Glad the trust deed sorts out what happens when he goes. Once the deed is in place, depending on the wording, there will only be certain circumstances you can sell or purchase a less expensive property for him to remain in.
                            I assume if he messes up and doesn’t get things done that need doing you have the right to end the life tenancy?
                            Your solicitor seems to have their measure. They will have to be robust in arguing the costs from what you say but they have sorted things so far.
                            I am a qualified solicitor employed by the LegalBeagles forum to provide guidance on a wide range of legal queries. I am happy to try and assist informally, where needed.

                            Any posts I make on LegalBeagles are for information and discussion purposes only and shouldn't be seen as legal advice. Any practical advice I give is without liability. I do not represent people on the forum.

                            If in doubt you should always seek professional face to face legal advice.

                            Comment


                            • #44
                              Thanks Peridot, that's reassuring. Yes, it's clear on how and when it ends (with his death), and that it can't be transferred, so why bother to extend it to 125 years?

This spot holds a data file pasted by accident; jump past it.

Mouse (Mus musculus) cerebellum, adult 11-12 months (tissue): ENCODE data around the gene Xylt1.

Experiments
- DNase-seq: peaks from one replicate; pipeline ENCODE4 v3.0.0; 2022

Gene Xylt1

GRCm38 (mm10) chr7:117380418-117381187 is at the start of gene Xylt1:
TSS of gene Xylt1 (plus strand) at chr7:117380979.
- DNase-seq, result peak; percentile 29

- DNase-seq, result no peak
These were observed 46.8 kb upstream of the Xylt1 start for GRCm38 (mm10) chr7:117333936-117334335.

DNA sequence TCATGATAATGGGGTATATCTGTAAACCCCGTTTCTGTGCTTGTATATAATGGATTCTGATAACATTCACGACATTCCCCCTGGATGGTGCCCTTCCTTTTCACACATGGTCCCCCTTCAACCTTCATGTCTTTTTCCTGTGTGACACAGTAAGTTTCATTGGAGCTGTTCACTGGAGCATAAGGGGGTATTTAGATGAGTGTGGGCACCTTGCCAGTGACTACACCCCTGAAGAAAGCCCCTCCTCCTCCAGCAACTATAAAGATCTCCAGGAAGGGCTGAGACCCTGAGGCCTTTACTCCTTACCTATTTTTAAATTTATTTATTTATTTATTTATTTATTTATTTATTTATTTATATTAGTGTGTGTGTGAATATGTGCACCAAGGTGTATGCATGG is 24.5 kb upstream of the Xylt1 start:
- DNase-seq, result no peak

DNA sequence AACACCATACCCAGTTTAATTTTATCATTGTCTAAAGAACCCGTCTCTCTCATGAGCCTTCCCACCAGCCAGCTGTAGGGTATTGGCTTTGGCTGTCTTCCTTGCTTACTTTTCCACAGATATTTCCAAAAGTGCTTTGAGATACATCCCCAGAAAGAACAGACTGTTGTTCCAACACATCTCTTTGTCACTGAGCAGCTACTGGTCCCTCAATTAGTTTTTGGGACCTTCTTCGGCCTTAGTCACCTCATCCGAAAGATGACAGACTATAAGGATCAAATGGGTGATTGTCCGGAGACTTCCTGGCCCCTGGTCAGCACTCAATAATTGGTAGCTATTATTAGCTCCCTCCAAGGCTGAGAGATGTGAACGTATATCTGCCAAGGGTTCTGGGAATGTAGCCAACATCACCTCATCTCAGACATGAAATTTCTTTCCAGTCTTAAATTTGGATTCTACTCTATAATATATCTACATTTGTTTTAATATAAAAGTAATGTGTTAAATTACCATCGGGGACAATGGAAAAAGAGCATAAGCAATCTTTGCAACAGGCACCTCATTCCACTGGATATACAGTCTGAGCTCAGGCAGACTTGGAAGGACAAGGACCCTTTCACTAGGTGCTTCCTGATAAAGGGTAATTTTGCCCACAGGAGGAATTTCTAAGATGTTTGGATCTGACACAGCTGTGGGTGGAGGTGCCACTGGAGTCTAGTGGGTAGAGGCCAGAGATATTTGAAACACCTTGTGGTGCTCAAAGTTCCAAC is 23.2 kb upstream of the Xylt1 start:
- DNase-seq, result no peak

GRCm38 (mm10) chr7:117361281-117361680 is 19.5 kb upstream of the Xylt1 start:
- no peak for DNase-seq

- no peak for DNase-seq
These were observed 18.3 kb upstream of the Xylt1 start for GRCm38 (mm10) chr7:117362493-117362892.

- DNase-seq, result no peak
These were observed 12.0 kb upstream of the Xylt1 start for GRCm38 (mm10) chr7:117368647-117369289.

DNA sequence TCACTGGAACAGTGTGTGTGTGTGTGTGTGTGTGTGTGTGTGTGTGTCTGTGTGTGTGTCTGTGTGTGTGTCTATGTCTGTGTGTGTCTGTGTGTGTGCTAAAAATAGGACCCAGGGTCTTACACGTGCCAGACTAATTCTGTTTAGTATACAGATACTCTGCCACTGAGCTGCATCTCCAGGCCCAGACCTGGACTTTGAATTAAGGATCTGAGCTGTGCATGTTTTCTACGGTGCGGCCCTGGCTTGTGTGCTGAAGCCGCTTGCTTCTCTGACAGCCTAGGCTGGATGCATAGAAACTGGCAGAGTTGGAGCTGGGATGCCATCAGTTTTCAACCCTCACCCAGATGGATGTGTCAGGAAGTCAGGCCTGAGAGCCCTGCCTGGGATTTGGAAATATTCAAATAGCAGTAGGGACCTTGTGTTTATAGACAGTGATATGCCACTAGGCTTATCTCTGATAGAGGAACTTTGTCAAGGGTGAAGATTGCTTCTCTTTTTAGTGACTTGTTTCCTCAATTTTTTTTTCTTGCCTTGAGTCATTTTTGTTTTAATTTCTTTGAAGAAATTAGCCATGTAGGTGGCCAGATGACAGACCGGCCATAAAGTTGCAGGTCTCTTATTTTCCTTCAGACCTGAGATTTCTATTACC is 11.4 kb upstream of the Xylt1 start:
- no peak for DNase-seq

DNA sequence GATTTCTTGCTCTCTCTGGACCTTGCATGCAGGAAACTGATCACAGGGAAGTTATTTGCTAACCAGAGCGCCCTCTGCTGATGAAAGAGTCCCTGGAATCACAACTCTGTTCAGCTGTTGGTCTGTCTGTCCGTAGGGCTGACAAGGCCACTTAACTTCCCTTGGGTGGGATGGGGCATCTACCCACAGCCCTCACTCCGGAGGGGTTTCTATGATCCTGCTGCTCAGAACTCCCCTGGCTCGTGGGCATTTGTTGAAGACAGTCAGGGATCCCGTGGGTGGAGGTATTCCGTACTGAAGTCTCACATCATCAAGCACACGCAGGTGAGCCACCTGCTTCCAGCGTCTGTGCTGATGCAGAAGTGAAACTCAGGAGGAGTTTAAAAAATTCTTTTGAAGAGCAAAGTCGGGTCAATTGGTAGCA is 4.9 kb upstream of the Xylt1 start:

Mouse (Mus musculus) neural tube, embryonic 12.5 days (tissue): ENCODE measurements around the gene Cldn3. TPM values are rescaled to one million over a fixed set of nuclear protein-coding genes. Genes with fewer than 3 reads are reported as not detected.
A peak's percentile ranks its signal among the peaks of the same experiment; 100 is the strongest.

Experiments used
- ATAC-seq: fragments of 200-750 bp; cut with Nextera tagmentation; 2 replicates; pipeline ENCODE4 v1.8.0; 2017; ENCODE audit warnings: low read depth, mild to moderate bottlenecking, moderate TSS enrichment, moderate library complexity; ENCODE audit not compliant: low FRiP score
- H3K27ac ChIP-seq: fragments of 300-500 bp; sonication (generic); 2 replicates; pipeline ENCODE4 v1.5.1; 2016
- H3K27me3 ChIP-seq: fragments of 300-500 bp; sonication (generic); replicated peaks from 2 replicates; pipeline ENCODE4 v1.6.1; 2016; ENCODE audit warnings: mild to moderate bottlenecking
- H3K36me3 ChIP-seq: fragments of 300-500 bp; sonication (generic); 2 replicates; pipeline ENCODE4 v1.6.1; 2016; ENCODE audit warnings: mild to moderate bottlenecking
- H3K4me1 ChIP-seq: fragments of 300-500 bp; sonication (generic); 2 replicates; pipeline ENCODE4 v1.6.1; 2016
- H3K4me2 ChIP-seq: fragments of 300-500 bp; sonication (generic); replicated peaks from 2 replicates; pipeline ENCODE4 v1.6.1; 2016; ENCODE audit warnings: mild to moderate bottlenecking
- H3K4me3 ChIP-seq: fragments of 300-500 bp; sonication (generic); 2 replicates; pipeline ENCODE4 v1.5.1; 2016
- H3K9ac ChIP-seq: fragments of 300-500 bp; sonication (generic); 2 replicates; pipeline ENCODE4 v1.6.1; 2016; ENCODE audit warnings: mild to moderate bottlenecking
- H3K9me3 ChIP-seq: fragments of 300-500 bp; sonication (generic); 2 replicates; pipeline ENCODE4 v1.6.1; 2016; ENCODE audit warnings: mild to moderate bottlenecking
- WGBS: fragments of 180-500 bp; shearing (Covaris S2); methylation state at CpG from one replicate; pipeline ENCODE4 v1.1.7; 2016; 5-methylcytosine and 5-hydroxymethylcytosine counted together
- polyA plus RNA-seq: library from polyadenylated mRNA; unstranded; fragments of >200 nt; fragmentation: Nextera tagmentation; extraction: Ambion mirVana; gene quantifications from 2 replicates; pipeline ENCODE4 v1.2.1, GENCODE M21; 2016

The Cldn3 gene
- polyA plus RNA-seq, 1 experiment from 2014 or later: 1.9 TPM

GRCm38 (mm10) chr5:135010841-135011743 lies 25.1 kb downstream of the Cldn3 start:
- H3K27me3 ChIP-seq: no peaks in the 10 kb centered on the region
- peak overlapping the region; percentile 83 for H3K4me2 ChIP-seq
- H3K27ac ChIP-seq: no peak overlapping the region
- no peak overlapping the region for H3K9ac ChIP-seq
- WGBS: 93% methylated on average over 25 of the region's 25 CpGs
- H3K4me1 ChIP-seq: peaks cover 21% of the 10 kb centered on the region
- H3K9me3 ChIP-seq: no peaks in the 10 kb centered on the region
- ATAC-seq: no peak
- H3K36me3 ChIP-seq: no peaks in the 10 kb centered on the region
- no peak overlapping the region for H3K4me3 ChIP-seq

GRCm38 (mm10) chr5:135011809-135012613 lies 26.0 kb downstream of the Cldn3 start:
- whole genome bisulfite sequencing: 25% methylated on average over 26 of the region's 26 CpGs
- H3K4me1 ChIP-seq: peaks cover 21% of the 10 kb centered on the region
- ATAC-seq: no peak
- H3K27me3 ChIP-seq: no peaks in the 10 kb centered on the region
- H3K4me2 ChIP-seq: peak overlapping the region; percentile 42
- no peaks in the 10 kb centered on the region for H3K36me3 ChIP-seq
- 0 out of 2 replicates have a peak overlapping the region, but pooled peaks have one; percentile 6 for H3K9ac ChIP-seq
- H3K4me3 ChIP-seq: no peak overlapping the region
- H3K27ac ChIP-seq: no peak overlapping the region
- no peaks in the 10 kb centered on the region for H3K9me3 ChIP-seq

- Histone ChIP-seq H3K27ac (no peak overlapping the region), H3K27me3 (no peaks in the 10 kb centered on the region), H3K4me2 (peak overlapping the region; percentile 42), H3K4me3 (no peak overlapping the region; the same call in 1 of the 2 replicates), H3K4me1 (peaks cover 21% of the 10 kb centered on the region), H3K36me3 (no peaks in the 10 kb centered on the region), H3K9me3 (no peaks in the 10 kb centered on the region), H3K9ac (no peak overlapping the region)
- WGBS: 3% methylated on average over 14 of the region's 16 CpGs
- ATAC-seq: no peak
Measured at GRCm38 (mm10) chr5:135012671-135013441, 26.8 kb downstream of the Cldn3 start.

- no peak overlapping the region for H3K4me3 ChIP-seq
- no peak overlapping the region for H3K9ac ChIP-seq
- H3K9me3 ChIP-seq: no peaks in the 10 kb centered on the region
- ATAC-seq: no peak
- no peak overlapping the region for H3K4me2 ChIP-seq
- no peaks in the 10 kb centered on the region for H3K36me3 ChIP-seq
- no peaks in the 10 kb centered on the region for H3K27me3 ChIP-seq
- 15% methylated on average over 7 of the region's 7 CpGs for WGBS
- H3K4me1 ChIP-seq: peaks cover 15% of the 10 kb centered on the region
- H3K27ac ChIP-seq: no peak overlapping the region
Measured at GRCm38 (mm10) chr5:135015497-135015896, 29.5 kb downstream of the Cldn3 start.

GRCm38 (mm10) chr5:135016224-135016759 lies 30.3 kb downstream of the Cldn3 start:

There's wording in there on looking after it to a level I'm happy with, and also dates and deadlines for me and him on when I have to alert him about the building insurance, when he has to pay it by, notice on visiting for inspections, and so on. The circumstances on selling the property and moving him are if he requests and if I agree it's a good investment - but it's a modest house, not in great shape, he'd be very limited on what the estate could afford to move him to, so I'm not expecting it to come up. The surveyor I've got going in will set a standard - I accept he won't keep it in great condition, as he's not capable for various reasons, but I want to make sure it won't cause an issue with the buildings insurance or neighbours.

                              Have to see what comes back on costs I suppose.

                              Comment